Ringworm is common childhood fungal infection called tinea which appears on the body. Anyone, at any age, can get ringworm however it is much more common in children. Tinea is the same fungal infection that causes jock itch and athlete’s foot but is called by different names based on the location of the rash. Although not serious and fairly easy to treat, it can cause discomfort and can be quite unpleasant. Despite the name, it is not caused by a worm and has nothing to do with worms.
Ringworm appears as a red, raised, scaly patch. It is usually circular with clearly defined edges. The red patches are frequently redder around the edges which makes it look like a ring (thus the name). It may appear as more than one ring and the rings can overlap or it may not be a ring at all but look like a rash. The scaly patches may blister and ooze.
If ringworm appears on your scalp, your hair will probably fall out in the area of the patch. It can also appear on your nails. Your nails will thicken and become discolored and may crumble.
Ringworm patches are usually itchy and uncomfortable.
Ringworm is Contagious
Ringworm, like athlete’s foot, can easily spread from one person to another. It can also be spread by touching an object, such as clothing or towels, that someone with ringworm used. Animals can also get ringworm and it can be spread from animal to human.
Towels, hair brushes, hats, shoes, clothing and other personal items should not be shared. If you know someone who has ringworm, you should avoid direct physical contact until after he or she has been properly treated. Floors and bathrooms, especially if someone has ringworm, should be cleaned using an fungicidal soap or cleaner. If you are using common bathrooms and showers, such as in a locker room, make sure to not touch personal items of others and be sure to wear flip flops or water shoes.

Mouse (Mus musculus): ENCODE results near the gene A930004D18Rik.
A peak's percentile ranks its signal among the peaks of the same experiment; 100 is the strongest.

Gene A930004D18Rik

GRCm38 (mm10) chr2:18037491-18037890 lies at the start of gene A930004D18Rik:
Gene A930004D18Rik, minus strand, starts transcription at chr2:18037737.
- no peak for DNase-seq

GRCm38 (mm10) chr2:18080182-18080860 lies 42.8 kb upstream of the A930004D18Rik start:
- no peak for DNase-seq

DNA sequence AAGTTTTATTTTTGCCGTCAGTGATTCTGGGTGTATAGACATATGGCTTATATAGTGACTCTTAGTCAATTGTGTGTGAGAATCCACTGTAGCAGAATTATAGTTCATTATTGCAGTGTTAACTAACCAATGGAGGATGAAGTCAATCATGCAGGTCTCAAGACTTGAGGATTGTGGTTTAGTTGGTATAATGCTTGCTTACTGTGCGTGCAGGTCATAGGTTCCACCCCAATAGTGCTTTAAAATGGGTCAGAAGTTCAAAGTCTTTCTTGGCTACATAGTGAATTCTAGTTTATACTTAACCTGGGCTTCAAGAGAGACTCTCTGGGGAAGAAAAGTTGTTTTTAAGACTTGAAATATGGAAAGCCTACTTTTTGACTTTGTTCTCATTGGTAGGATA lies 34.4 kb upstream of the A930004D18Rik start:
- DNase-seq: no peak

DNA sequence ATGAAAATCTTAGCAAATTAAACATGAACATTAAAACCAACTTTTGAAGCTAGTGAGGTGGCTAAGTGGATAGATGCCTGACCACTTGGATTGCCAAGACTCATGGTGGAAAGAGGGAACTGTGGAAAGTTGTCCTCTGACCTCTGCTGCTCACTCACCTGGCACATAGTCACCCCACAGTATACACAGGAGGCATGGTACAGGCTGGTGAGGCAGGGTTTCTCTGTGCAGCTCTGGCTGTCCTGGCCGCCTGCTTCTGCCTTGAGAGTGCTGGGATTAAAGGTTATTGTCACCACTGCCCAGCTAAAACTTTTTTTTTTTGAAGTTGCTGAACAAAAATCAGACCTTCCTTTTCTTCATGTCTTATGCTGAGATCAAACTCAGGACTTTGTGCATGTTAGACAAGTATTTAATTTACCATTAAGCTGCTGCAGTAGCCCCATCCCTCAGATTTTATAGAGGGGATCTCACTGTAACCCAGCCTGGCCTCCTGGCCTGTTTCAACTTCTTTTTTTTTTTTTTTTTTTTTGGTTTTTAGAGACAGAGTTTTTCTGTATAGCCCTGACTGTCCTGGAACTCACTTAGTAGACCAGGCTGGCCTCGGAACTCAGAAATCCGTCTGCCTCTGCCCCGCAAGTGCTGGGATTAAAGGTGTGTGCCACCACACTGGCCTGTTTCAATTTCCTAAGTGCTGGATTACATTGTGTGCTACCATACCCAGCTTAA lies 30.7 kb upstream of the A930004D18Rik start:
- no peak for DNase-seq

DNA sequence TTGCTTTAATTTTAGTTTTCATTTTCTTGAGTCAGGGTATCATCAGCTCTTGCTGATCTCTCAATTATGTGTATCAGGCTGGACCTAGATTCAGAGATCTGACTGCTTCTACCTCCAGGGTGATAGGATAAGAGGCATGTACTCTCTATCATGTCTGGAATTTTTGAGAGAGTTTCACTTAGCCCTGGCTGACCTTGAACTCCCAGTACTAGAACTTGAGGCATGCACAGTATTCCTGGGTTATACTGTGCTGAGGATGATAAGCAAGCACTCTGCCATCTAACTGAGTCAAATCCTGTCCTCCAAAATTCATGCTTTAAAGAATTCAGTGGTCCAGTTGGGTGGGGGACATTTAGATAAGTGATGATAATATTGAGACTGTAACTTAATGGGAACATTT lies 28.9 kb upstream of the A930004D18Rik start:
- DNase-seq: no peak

The exact incubation period is not known, however, ringworm may appear anywhere from 4 to 14 days after contact.
Any items or clothing used by someone with ringworm should be washed separately, in hot water, to destroy the fungus.
In many cases, ringworm is treated with over-the-counter antifungal ointments or creams. Usually, this helps. In addition, you should keep your skin dry and clean and avoid wearing clothing that will rub or irritate the area. You should wash sheets and clothing everyday while until the ringworm is cleared up in order to prevent spreading the infection to others.
For stubborn or hard-to-treat ringworm you should contact your doctor. That means if at-home treatment doesn’t clear it up or it returns after treatment. You should also contact your doctor if your ringworm is on your scalp or your nails as this may need special care and oral antifungal medication. .
"Ringworm," Revised 2011, Oct, Staff Writer, New York State Department of Health
"Ringworm (Tinea) Fact Sheet," 2008, APril, Staff Writer, Maryland Department of Health and Mental Hygiene
Eileen Bailey is a freelance health writer. She is the author of What Went Right: Reframe Your Thinking for a Happier Now, Idiot’s Guide to Adult ADHD, Idiot’s Guide to Cognitive Behavioral Therapy, Essential Guide to Overcoming Obsessive Love, and Essential Guide to Asperger’s Syndrome. She can be found on Twitter @eileenmbailey and on Facebook at eileenmbailey.